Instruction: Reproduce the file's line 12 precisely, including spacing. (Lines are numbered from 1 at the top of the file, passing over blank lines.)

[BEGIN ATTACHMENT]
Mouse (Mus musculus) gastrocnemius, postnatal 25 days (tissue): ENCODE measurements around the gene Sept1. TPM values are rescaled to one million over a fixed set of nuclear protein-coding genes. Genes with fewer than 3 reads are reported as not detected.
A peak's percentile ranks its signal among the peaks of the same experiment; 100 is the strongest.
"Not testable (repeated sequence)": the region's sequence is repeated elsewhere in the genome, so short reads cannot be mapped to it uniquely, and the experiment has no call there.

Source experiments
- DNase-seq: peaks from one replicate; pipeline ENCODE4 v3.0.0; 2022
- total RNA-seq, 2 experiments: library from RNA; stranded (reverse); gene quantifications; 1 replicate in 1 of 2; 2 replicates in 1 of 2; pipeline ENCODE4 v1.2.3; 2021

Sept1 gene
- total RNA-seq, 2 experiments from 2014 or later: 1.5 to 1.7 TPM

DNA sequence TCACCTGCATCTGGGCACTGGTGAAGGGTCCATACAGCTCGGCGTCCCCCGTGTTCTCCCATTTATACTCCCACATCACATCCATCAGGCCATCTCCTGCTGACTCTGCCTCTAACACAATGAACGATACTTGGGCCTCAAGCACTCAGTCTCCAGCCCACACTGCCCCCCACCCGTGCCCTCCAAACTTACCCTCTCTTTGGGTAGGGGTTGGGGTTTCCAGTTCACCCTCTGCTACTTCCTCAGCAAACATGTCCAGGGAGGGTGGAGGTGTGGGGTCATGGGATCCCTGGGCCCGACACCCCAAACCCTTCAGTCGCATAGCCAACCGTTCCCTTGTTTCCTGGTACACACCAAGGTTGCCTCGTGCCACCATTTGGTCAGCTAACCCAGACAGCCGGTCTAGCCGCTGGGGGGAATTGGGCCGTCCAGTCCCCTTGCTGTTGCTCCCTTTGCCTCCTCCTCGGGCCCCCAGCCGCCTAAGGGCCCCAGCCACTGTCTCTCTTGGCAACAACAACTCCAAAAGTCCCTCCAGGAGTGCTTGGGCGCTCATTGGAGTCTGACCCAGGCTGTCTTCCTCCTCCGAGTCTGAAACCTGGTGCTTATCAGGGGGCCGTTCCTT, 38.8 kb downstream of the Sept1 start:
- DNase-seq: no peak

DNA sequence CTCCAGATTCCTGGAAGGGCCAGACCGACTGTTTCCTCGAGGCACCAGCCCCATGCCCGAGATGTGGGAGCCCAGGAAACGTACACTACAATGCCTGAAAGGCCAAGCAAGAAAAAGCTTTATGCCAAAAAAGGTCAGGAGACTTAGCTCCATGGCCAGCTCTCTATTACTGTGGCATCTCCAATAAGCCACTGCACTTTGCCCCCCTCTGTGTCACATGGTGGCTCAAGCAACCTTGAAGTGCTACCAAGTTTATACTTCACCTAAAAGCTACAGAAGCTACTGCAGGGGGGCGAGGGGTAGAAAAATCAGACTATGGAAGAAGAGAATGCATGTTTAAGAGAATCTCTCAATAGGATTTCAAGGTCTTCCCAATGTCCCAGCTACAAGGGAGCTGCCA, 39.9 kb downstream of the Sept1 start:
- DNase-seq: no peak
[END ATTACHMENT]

- DNase-seq: no peak